Divorce is pretty common these days. Each year half as many people divorce as marry. While that creates a lot of marriages that last, it also means that many fail. Attorneys whose clients are contemplating marriage school them in divorce planning, just as attorneys whose clients are starting a business get assistance with bankruptcy planning as part of the package.
The vast majority of divorces in California, something like 85 percent, are untouched by attorneys. Not surprisingly, people who do not have a lot of assets look to other alternatives. One of the services I provide at the Center for Peacemaking and Conflict Studies at Fresno Pacific University is divorce mediation, and most of my clients are hoping to save money by being cooperative. It usually works, and they also learn through the process how to cooperatively parent their children and deal with future financial issues. Having handled over 1,000 divorces as an attorney and mediator, I can help people avoid known pitfalls.
Divorces involving attorneys usually have two features in common: lots of assets and lots of conflict. Mediation is also just right for some of these folks, but many of them are so seriously conflicted that they feel the need for an advocate who will protect them. Some are not so conflicted, but one partner has a lot more information than the other, and the playing field is not level. Attorneys can play an important role in both types of cases, with or without mediation.
As hard as it may be to believe, attorneys do not enjoy working with highly conflicted, emotionally enmeshed divorce cases. Clients in these cases are often out to cause pain to the other party at any cost. In my own practice I decided my life would not include hurting people for money, and I moved into mediation and dropped litigation. Other lawyers are similarly motivated.
The result is a new field for attorneys: collaborative law. In collaborative law the lawyers and clients work together to find the best solution to the disputants’ problems. Family law is a large area for collaborative lawyers, but it can be applied to any area of conflict. Rather than each lawyer/client team sneaking up on the other side, all business is done in a four-way conference where both clients and both attorneys are present. While helping their own client understand the situation, both attorneys are committed to crafting the best overall response to the problem. Win-lose is not an option. In each situation the result must be a win-win for the parties, and both attorneys are committed to it.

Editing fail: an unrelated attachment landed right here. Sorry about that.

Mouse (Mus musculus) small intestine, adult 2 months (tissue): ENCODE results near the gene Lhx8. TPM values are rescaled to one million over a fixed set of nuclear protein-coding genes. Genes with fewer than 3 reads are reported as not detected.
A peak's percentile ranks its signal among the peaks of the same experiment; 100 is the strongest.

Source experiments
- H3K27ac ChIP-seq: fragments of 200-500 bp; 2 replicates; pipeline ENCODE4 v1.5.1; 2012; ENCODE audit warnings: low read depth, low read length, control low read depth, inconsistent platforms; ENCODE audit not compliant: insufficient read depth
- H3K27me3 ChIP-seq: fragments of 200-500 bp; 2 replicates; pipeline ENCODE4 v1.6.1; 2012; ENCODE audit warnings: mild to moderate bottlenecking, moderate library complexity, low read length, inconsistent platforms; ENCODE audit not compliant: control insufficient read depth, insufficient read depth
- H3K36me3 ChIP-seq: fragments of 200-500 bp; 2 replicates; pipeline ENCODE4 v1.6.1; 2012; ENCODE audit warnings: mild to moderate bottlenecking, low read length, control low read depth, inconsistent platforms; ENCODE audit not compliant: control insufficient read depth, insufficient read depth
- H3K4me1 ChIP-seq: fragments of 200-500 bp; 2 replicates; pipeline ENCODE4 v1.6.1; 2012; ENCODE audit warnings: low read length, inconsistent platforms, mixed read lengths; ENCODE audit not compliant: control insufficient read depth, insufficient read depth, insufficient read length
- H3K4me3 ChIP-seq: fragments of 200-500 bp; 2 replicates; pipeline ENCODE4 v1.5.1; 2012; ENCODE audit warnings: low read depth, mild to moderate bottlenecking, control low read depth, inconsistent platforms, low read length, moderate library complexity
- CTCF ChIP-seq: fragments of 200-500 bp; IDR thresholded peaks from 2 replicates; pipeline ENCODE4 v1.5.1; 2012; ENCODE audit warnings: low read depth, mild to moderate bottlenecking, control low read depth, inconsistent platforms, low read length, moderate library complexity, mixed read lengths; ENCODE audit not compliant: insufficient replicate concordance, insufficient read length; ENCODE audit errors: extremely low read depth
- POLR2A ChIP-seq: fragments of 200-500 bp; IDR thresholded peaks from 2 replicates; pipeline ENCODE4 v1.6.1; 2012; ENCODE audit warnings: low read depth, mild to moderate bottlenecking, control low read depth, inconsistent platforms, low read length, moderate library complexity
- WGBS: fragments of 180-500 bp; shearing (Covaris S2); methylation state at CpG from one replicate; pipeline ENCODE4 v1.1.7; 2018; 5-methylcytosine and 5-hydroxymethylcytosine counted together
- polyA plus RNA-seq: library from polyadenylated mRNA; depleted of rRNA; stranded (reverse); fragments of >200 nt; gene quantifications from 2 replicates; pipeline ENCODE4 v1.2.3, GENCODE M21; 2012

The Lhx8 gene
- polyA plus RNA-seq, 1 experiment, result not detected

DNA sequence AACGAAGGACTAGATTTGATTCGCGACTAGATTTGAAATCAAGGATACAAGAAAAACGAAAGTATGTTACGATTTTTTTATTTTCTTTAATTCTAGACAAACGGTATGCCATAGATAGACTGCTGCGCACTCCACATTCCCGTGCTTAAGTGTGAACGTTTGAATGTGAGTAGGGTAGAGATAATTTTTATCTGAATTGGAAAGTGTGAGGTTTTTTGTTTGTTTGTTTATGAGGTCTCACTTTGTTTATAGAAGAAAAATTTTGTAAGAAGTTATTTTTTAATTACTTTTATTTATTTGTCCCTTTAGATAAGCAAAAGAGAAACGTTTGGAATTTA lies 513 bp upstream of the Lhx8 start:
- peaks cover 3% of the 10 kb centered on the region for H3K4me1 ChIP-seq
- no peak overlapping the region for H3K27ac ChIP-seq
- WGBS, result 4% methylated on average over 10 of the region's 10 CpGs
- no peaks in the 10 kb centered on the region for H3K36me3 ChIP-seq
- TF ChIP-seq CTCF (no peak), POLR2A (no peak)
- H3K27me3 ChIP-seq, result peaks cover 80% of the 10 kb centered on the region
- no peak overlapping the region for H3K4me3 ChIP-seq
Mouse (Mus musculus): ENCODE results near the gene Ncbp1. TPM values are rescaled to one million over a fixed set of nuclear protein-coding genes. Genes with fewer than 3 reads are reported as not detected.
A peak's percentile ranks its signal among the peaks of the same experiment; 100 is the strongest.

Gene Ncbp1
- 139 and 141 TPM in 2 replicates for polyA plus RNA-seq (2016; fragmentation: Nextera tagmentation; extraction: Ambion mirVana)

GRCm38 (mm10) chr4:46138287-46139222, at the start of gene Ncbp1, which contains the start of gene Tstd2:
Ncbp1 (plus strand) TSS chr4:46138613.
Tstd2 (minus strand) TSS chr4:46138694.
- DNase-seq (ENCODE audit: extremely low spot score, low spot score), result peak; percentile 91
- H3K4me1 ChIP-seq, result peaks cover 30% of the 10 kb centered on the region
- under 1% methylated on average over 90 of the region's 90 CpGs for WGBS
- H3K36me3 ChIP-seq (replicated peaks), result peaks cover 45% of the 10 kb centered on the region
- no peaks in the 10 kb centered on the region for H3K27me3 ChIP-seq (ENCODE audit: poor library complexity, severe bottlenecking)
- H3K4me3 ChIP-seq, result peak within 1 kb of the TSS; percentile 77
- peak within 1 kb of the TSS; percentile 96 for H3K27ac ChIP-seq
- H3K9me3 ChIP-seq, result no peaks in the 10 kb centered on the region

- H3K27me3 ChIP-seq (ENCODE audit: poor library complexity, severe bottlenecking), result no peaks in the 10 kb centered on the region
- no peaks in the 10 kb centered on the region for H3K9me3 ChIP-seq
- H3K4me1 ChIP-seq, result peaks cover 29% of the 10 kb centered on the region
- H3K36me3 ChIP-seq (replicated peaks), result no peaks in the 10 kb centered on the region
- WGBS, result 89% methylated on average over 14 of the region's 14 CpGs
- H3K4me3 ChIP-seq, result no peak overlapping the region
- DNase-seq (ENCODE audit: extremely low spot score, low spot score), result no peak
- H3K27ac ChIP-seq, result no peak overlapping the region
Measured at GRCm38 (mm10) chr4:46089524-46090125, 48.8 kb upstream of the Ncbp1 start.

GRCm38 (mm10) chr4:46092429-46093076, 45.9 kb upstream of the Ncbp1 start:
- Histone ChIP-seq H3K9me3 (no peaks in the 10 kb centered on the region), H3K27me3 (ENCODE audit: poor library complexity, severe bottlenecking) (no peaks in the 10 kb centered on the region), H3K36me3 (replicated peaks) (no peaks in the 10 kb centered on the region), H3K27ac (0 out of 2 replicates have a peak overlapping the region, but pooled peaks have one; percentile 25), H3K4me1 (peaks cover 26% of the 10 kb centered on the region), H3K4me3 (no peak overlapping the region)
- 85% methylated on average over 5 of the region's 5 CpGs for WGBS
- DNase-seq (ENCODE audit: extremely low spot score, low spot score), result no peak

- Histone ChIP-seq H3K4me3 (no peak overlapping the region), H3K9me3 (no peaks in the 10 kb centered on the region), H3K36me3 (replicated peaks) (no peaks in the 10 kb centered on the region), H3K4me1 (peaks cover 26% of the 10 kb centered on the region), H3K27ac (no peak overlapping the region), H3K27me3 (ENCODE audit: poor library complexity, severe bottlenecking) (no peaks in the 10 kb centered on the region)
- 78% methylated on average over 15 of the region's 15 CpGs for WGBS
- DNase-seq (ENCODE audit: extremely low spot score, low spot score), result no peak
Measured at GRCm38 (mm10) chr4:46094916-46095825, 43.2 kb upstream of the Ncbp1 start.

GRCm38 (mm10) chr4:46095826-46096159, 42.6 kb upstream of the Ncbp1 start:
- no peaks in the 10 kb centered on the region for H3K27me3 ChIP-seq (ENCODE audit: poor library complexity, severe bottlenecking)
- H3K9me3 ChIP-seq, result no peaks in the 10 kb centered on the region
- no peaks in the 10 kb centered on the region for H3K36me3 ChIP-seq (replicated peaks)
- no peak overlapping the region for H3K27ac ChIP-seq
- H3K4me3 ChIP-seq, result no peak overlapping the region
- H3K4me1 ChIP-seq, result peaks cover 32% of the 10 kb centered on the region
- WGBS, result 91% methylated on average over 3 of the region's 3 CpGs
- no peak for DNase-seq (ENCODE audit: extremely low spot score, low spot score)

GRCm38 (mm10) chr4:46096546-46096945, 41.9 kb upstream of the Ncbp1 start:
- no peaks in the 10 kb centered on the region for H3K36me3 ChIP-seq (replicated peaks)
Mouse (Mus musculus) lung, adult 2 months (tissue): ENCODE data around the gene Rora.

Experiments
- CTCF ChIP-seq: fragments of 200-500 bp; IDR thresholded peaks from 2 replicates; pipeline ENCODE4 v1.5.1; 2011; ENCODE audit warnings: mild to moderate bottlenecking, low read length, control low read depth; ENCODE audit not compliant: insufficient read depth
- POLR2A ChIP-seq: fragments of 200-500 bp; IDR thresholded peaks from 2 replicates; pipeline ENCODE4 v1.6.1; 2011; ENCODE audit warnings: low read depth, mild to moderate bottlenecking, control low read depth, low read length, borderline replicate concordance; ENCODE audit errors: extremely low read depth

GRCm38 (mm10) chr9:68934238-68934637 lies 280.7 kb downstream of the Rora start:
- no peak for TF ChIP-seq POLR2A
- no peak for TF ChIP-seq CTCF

If a client decides that cooperation isn’t working and that litigation is required, both collaborative attorneys are dismissed, along with any joint experts (accountants, appraisers, parenting coaches), and the clients must begin from scratch. This is part of the collaborative agreement, and is a powerful disincentive to refusing to cooperate.
Collaborative law can be a great money-saver, but that isn’t the main motivation. The main motivation is going through the divorce process in a way that leaves both parties satisfied with the outcome, and able to collaborate in their relationships with the children.
There are many collaborative law groups around the country. In central California, Central Valley Collaborative Law Affiliates provides family law support and is expanding beyond that. The International Academy of Collaborative Practice brings all the collaborative law groups together. There is a way to handle divorce, or other legal issues, without war. As a mediator and member of Central Valley Collaborative Law Affiliates, I support these groups, and wish them well in the cases appropriate for their services.
Duane Ruth-Heffelbower, J.D., directs the Fresno Pacific University graduate programs in peacemaking and conflict studies. A California attorney and ordained Mennonite minister, he has intervened in thousands of situations on five continents, including armed conflicts, and trained thousands of people around the world in conflict resolution. He maintains an active professional mediation practice.